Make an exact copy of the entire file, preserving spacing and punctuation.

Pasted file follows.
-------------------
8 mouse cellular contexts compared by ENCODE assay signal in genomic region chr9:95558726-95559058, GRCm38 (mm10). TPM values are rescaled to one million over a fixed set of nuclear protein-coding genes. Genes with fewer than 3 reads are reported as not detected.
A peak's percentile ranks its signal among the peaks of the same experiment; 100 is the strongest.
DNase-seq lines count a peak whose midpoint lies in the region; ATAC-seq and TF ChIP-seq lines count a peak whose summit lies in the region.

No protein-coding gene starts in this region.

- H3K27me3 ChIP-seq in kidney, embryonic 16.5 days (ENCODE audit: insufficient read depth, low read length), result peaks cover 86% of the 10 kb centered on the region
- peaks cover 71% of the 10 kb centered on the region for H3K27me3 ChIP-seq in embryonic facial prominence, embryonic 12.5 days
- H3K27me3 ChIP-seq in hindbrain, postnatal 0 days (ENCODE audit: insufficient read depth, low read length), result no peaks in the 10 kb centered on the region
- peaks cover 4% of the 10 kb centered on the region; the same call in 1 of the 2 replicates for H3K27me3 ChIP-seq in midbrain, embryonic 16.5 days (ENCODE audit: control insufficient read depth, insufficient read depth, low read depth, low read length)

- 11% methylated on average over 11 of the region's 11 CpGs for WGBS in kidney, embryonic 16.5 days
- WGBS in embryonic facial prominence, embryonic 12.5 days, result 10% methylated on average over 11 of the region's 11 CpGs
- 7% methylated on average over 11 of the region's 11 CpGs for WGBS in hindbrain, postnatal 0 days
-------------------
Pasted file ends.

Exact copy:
8 mouse cellular contexts compared by ENCODE assay signal in genomic region chr9:95558726-95559058, GRCm38 (mm10). TPM values are rescaled to one million over a fixed set of nuclear protein-coding genes. Genes with fewer than 3 reads are reported as not detected.
A peak's percentile ranks its signal among the peaks of the same experiment; 100 is the strongest.
DNase-seq lines count a peak whose midpoint lies in the region; ATAC-seq and TF ChIP-seq lines count a peak whose summit lies in the region.

No protein-coding gene starts in this region.

- H3K27me3 ChIP-seq in kidney, embryonic 16.5 days (ENCODE audit: insufficient read depth, low read length), result peaks cover 86% of the 10 kb centered on the region
- peaks cover 71% of the 10 kb centered on the region for H3K27me3 ChIP-seq in embryonic facial prominence, embryonic 12.5 days
- H3K27me3 ChIP-seq in hindbrain, postnatal 0 days (ENCODE audit: insufficient read depth, low read length), result no peaks in the 10 kb centered on the region
- peaks cover 4% of the 10 kb centered on the region; the same call in 1 of the 2 replicates for H3K27me3 ChIP-seq in midbrain, embryonic 16.5 days (ENCODE audit: control insufficient read depth, insufficient read depth, low read depth, low read length)

- 11% methylated on average over 11 of the region's 11 CpGs for WGBS in kidney, embryonic 16.5 days
- WGBS in embryonic facial prominence, embryonic 12.5 days, result 10% methylated on average over 11 of the region's 11 CpGs
- 7% methylated on average over 11 of the region's 11 CpGs for WGBS in hindbrain, postnatal 0 days